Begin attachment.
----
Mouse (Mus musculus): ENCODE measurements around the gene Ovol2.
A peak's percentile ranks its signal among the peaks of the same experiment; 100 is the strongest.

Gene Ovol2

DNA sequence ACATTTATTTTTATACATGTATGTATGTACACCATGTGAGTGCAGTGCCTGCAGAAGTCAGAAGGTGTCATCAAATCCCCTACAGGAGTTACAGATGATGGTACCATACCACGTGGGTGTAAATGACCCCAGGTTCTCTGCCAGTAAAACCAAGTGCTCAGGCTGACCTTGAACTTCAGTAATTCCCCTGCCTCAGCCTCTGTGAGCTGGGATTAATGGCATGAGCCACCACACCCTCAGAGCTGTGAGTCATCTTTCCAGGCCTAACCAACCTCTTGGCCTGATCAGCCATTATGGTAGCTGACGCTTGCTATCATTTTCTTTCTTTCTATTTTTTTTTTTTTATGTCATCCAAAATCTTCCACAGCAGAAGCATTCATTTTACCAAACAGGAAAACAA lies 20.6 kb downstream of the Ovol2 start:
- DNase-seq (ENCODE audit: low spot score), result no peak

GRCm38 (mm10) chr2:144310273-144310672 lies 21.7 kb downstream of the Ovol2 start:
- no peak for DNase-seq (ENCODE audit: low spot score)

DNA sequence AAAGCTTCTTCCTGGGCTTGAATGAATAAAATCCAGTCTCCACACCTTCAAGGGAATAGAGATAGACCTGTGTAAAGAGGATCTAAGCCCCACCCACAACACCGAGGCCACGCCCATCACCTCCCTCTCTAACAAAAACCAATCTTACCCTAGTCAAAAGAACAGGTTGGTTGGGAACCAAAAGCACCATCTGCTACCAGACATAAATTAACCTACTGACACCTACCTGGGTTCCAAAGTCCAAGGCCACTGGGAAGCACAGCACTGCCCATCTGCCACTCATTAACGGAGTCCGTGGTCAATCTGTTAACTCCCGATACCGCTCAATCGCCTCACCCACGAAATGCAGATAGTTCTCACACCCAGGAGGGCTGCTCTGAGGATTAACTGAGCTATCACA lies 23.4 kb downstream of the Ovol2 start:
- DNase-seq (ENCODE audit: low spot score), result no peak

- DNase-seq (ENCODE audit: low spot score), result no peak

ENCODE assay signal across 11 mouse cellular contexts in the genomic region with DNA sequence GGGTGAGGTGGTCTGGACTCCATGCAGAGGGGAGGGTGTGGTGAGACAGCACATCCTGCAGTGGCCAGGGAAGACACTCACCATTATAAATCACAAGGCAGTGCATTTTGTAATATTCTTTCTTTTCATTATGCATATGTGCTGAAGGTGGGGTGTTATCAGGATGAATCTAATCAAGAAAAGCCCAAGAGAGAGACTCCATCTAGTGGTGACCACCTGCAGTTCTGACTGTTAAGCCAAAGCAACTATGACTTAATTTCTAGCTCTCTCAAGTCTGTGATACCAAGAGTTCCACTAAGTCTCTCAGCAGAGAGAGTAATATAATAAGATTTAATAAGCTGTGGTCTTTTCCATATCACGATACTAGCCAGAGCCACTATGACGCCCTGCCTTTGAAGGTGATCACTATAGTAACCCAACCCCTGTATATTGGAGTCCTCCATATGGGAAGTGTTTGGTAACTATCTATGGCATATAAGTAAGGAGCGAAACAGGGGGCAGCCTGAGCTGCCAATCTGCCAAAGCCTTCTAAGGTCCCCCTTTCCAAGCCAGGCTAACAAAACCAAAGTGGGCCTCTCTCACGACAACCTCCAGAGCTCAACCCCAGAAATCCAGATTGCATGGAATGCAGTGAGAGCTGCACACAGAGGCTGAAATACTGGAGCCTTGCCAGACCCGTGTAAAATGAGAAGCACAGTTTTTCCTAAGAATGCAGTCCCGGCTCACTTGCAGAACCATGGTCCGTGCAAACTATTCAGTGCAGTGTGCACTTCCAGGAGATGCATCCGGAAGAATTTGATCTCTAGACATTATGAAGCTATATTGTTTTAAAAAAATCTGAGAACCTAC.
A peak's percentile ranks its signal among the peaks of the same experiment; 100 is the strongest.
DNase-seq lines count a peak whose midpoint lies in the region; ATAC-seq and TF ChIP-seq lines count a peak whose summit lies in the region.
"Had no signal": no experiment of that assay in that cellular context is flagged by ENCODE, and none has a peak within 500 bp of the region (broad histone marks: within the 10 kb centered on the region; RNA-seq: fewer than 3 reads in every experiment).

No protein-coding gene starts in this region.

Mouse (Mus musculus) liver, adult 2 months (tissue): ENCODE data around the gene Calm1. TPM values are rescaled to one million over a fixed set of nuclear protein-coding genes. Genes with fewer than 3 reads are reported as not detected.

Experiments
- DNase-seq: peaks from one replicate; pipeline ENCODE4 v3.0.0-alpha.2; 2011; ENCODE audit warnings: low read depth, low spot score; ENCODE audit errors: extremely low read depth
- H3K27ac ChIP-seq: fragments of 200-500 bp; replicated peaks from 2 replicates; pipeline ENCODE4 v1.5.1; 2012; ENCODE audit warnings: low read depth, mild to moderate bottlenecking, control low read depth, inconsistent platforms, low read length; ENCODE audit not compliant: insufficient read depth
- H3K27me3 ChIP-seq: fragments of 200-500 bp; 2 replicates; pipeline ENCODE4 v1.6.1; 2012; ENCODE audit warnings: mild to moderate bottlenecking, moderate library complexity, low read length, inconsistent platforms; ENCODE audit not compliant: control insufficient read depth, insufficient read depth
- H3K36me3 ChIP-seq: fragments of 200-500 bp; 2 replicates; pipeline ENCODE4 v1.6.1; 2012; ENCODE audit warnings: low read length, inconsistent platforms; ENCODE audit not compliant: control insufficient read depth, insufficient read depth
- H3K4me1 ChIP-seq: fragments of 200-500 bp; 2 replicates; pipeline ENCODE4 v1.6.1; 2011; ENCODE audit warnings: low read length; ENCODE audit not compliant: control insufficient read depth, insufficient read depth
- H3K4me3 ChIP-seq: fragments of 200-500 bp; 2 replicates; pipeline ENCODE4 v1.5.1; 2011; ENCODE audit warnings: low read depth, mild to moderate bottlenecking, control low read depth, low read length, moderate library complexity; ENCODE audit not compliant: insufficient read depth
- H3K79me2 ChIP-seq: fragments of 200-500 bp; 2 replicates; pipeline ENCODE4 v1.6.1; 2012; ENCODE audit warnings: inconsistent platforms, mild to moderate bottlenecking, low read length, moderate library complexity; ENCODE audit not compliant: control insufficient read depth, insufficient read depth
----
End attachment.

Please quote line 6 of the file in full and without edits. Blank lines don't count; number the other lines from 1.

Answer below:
GRCm38 (mm10) chr2:144310273-144310672 lies 21.7 kb downstream of the Ovol2 start: